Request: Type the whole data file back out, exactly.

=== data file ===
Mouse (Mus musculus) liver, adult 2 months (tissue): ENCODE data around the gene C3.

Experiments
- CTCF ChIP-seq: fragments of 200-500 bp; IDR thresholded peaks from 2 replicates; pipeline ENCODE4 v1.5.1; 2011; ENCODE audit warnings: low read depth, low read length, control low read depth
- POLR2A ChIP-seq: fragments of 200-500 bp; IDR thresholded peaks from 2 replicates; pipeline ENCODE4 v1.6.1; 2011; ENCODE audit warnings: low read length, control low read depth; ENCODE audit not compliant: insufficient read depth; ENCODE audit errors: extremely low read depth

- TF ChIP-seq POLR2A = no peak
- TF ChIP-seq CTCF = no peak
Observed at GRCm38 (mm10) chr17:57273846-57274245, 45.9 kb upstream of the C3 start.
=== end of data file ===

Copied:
Mouse (Mus musculus) liver, adult 2 months (tissue): ENCODE data around the gene C3.

Experiments
- CTCF ChIP-seq: fragments of 200-500 bp; IDR thresholded peaks from 2 replicates; pipeline ENCODE4 v1.5.1; 2011; ENCODE audit warnings: low read depth, low read length, control low read depth
- POLR2A ChIP-seq: fragments of 200-500 bp; IDR thresholded peaks from 2 replicates; pipeline ENCODE4 v1.6.1; 2011; ENCODE audit warnings: low read length, control low read depth; ENCODE audit not compliant: insufficient read depth; ENCODE audit errors: extremely low read depth

- TF ChIP-seq POLR2A = no peak
- TF ChIP-seq CTCF = no peak
Observed at GRCm38 (mm10) chr17:57273846-57274245, 45.9 kb upstream of the C3 start.